28 Days Later features scenes set in normally bustling parts of London such as Westminster Bridge, Piccadilly Circus, Horse Guards Parade and Oxford Street. To depict these locations as desolate, the film crew closed off sections of street for minutes at a time, usually in early morning before sunrise on Sundays and would have typically around 45 minutes after dawn, to shoot the locations devoid of traffic and members of the public - to minimise disruption. Portions of the film were shot on a Canon XL1 digital video camera.[4] DV cameras are much smaller and more manoeuvrable than traditional film cameras, which would have been impractical on such brief shoots. The scenes of the M1 motorway devoid of traffic were also filmed within very limited time periods. A mobile police roadblock slowed traffic sufficiently, to leave a long section of carriageway empty while the scene was filmed. The section depicted in the film was filmed at Milton Keynes, nowhere near Manchester.[citation needed] For the London scene where Jim walks by the overturned double-decker bus, the film crew placed the bus on its side and removed it when the shot was finished, all within 20 minutes.[citation needed] Much of the filming took place prior to the 11 September attacks and in the audio commentary, Boyle notes the parallel between the "missing persons" flyers seen at the beginning of the film and similar flyers posted in New York City in the wake of the attacks. Boyle adds that his crew probably would not have been granted permission to close off Whitehall for filming after the terrorist attacks in New York. A clapperboard seen in one of the DVD extra features shows filming was still taking place on 8 October 2001.

The mansion used in the film was Trafalgar Park near Salisbury. Many rooms in the house, including the Cipriani-painted music room and the main hall, were filmed with minimal set decoration. The scenes occurring upstairs were filmed downstairs, as the mansion's owner resided upstairs.[citation needed] The old ruins used as the setting for an idyllic interlude in their journey to Manchester, were those of Waverley Abbey, Surrey. The end scenes of the film where Jim, Selena and Hannah are living in a rural cottage were filmed around Ennerdale in Cumbria.[5] This reflects the motorway road signage in the film which indicates the trio heading north towards the Lake District National Park.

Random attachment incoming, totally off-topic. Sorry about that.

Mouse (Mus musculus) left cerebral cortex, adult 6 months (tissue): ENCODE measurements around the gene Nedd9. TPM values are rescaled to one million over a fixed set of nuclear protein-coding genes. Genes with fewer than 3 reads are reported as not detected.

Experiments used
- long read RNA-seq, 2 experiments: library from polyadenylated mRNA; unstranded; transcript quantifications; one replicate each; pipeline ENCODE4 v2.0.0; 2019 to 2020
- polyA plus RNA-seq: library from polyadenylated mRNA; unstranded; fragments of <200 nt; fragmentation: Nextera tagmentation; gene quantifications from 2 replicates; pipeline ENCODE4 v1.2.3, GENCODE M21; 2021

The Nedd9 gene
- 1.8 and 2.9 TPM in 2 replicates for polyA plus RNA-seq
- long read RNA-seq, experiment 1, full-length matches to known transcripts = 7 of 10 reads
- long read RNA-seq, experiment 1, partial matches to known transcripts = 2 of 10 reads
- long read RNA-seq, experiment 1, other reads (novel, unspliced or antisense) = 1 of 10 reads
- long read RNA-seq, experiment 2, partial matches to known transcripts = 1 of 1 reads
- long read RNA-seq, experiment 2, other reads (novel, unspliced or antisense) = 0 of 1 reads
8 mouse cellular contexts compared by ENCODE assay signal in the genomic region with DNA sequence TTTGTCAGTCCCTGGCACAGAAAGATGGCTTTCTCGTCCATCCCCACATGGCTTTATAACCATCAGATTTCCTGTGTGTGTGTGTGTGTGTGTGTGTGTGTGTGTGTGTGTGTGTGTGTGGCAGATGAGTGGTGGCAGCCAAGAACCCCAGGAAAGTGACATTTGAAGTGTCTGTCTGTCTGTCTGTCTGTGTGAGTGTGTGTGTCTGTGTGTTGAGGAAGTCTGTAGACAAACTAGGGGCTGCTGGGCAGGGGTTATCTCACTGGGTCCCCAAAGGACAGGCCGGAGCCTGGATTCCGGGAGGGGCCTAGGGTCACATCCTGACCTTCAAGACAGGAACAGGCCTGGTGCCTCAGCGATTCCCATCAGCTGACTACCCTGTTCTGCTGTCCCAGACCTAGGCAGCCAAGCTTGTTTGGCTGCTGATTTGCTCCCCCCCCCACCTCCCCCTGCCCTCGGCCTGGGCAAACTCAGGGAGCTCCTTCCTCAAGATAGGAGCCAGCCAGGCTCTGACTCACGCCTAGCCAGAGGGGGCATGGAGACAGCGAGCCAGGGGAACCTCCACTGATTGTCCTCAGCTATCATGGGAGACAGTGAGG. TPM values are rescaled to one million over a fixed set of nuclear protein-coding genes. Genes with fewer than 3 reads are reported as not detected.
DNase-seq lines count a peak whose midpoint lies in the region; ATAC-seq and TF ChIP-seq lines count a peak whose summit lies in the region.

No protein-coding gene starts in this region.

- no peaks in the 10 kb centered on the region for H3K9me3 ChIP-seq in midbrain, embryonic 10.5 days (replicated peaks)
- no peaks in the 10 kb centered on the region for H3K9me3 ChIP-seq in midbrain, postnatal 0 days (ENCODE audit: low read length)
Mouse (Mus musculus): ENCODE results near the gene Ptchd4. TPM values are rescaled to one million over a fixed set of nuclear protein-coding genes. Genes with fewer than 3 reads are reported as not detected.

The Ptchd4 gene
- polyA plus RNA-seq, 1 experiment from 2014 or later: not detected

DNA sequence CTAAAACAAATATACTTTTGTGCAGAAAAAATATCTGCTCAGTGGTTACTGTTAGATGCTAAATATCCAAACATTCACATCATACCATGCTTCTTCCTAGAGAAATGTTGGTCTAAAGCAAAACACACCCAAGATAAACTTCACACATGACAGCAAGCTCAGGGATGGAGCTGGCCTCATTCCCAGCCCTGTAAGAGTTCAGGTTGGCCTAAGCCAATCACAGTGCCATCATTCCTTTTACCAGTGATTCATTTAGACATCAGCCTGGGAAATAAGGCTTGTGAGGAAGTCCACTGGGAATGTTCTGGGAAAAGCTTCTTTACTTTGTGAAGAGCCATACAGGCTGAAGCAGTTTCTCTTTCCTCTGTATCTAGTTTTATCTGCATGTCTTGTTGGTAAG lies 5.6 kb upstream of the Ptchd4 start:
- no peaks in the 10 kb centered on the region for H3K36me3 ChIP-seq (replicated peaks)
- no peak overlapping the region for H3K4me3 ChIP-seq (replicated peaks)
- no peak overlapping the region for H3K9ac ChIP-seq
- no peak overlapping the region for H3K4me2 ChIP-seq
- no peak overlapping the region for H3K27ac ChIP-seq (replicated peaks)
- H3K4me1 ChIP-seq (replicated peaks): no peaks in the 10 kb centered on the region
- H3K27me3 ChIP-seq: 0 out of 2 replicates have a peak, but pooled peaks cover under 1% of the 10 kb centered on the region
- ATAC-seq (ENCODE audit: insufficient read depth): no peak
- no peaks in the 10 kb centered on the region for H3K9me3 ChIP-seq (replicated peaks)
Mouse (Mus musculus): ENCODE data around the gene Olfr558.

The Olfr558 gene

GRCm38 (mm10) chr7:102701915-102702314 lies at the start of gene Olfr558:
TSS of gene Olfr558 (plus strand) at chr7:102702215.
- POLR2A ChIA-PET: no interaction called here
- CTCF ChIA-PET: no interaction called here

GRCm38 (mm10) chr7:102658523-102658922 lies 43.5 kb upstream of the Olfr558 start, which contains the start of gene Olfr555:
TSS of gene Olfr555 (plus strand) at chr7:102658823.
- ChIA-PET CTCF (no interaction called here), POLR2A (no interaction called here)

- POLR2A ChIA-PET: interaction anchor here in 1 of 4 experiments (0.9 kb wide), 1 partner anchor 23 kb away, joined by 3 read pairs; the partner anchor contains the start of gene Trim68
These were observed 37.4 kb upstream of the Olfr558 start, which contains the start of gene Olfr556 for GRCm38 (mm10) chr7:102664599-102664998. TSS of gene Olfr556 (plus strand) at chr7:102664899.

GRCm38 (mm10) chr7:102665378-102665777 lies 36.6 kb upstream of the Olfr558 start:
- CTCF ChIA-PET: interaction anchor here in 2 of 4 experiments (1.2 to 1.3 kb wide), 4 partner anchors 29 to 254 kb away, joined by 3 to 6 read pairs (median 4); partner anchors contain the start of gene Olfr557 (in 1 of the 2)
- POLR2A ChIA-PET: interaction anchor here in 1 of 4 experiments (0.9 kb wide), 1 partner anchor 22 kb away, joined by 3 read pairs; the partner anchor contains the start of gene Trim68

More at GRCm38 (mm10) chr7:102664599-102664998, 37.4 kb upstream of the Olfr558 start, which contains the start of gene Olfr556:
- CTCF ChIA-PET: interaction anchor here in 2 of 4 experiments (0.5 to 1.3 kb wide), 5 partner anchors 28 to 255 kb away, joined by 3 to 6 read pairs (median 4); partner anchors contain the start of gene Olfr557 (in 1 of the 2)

On the DVD commentary, Boyle and Garland frequently call it a post apocalypse and horror film, commenting on scenes that were quotation of George A. Romero's Dead trilogy. During the initial marketing of the film Boyle did try to distance the film from such labels. Boyle identified John Wyndham's The Day of the Triffids as Garland's original inspiration for the story.[6]

Reception[edit]

28 Days Later was a considerable success at the box office and became highly profitable on a budget of about £5 million. In the UK, it took in £6.1 million, while in the US it became a surprise hit, taking over $45 million despite a limited release at fewer than 1,500 screens across the country. The film garnered around $82.7 million worldwide.

Critical views of the film were very positive. Based on 215 reviews collected by the film review aggregator Rotten Tomatoes, 87% of critics gave 28 Days Later a positive review.[7] On Metacritic, the film received a rating of 73 (out of 100) based on 39 reviews.[8]

Bravo awarded it the 100th spot on their list of The 100 Scariest Movie Moments with the commentators explaining that making the zombies move fast for the first time was a bright and effective idea.[9][when?] In 2007, Stylus Magazine named it the second best zombie movie of all time.[10] The film also ranked at number 456 in Empire‍ '​s 2008 list of the 500 greatest movies of all time.[11] Bloody Disgusting ranked the film seventh in their list of the Top 20 Horror Films of the Decade, with the article saying "Zombie movie? Political allegory? Humanist drama? 28 Days Later is all of those things and more – a genuine work of art by a director at the top of his game. What's so amazing about the film is the way it so expertly balances scenes of white-knuckled, hell-for-leather horror with moments of intimate beauty."[2]